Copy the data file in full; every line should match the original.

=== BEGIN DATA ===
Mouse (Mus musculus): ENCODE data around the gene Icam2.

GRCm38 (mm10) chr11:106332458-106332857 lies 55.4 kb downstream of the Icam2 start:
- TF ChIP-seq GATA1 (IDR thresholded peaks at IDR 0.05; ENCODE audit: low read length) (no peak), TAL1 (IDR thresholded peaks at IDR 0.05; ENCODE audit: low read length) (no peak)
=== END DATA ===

Mouse (Mus musculus): ENCODE data around the gene Icam2.

GRCm38 (mm10) chr11:106332458-106332857 lies 55.4 kb downstream of the Icam2 start:
- TF ChIP-seq GATA1 (IDR thresholded peaks at IDR 0.05; ENCODE audit: low read length) (no peak), TAL1 (IDR thresholded peaks at IDR 0.05; ENCODE audit: low read length) (no peak)